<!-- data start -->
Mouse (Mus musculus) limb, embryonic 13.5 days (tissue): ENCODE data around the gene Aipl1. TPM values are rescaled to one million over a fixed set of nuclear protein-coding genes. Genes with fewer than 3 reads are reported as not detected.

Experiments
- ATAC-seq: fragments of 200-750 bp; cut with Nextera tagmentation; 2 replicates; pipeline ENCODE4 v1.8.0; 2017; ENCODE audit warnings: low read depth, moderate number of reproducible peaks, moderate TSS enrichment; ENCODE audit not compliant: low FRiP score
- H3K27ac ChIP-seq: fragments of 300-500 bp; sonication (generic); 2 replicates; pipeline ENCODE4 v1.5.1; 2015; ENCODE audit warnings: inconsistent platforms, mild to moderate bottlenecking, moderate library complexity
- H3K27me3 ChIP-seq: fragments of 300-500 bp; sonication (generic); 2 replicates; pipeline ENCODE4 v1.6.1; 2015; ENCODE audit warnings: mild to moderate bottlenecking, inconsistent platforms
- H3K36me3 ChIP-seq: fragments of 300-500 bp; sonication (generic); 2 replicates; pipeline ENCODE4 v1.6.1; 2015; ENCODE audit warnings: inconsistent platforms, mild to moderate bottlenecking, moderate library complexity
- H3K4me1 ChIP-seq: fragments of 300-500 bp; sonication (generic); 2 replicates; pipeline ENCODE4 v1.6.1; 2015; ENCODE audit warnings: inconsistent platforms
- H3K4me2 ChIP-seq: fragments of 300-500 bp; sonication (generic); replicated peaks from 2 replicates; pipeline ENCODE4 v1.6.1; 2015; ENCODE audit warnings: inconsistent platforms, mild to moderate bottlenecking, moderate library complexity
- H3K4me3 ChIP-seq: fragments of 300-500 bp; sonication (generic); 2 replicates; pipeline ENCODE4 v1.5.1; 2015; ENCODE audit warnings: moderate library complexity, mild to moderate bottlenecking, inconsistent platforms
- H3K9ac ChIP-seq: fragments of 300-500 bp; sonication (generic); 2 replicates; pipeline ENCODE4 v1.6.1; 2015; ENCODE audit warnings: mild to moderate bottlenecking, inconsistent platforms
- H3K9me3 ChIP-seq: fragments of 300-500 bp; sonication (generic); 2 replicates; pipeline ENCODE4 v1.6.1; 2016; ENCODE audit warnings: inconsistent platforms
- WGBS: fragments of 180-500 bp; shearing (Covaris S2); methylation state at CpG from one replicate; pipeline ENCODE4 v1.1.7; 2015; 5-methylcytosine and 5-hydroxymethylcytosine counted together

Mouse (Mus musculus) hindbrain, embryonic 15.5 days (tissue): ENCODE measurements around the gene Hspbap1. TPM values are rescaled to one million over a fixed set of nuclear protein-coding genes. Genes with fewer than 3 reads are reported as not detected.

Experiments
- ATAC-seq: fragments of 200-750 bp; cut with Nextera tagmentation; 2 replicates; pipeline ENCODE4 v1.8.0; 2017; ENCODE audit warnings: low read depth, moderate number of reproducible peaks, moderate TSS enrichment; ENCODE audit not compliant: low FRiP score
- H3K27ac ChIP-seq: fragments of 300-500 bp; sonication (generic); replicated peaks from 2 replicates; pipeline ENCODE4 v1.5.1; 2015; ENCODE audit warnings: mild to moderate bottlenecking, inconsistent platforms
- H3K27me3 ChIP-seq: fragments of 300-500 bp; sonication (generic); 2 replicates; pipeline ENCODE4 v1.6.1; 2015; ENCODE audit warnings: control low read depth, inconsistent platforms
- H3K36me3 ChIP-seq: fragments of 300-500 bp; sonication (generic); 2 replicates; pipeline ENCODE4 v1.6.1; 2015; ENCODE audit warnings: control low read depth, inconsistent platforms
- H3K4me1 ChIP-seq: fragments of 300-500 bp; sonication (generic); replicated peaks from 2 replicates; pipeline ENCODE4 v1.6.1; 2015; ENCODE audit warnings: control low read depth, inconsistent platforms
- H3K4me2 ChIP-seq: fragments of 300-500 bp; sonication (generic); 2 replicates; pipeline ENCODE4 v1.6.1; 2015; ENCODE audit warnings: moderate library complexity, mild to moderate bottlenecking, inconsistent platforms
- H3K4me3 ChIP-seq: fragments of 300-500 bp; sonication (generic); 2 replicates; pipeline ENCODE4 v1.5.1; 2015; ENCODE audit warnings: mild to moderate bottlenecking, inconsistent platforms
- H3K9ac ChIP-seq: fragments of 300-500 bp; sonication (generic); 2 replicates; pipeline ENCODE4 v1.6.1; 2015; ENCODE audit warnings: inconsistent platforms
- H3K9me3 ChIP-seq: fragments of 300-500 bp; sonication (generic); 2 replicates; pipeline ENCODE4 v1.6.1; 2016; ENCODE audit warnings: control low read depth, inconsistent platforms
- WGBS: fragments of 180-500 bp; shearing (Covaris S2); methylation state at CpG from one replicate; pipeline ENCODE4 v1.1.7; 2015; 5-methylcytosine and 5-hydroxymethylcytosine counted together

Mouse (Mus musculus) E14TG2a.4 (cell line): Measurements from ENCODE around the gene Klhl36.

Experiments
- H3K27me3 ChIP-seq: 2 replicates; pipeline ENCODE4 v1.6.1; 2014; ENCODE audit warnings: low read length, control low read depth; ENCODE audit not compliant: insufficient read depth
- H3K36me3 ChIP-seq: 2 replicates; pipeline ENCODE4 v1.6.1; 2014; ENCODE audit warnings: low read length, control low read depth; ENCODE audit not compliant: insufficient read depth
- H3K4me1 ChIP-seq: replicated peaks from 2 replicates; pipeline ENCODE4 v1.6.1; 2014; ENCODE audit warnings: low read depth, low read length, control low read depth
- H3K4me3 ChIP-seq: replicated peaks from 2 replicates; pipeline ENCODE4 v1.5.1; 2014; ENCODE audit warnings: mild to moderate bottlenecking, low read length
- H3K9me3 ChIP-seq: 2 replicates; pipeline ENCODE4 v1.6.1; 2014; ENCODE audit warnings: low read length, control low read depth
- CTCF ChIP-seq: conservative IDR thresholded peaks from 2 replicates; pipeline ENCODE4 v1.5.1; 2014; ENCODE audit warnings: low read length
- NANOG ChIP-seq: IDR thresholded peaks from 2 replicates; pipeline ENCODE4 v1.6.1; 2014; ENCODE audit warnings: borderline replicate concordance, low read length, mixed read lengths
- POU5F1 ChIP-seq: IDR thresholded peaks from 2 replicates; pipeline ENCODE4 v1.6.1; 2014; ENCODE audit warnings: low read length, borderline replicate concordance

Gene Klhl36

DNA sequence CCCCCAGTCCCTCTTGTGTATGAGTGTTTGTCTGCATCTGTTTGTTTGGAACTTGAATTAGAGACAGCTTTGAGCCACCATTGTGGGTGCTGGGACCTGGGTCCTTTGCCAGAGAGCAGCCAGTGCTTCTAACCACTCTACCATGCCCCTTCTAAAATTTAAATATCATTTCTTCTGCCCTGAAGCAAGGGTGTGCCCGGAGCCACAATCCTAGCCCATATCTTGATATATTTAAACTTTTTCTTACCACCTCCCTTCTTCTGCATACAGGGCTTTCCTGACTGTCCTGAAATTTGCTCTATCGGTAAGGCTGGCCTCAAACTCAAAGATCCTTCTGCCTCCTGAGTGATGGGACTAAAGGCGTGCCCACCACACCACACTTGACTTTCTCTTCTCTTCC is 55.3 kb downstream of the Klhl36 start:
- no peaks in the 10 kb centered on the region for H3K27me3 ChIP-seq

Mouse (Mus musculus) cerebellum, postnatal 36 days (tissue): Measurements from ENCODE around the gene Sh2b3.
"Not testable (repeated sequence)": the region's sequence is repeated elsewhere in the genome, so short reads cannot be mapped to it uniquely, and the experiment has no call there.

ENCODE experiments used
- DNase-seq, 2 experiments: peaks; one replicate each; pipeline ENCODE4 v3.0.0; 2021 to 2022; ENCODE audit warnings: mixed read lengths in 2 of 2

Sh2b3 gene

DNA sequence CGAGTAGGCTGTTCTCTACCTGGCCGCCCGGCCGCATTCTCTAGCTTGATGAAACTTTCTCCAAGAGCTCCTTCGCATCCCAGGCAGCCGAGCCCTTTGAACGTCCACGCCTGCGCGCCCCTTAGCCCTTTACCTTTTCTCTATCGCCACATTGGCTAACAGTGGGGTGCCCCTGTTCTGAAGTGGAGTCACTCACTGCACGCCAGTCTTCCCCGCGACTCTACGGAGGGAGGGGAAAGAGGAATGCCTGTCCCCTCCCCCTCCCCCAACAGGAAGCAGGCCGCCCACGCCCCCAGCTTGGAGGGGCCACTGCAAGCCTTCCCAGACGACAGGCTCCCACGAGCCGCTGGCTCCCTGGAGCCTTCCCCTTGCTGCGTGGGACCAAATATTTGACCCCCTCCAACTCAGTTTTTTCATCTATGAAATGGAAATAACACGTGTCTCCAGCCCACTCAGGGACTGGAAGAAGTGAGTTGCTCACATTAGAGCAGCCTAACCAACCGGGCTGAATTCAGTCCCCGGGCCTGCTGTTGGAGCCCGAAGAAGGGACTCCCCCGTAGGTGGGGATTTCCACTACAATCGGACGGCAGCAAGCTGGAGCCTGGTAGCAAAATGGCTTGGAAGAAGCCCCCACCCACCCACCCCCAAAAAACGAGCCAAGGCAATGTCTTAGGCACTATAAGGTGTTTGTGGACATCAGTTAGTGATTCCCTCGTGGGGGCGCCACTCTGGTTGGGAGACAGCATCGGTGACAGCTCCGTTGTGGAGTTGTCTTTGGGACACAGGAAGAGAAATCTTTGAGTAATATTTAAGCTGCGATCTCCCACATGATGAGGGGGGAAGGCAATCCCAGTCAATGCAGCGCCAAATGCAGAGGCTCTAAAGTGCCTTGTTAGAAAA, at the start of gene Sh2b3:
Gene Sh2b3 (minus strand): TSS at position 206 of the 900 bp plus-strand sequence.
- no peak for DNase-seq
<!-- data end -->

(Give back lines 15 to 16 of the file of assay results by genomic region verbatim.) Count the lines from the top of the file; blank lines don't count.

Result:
- ATAC-seq: fragments of 200-750 bp; cut with Nextera tagmentation; 2 replicates; pipeline ENCODE4 v1.8.0; 2017; ENCODE audit warnings: low read depth, moderate number of reproducible peaks, moderate TSS enrichment; ENCODE audit not compliant: low FRiP score
- H3K27ac ChIP-seq: fragments of 300-500 bp; sonication (generic); replicated peaks from 2 replicates; pipeline ENCODE4 v1.5.1; 2015; ENCODE audit warnings: mild to moderate bottlenecking, inconsistent platforms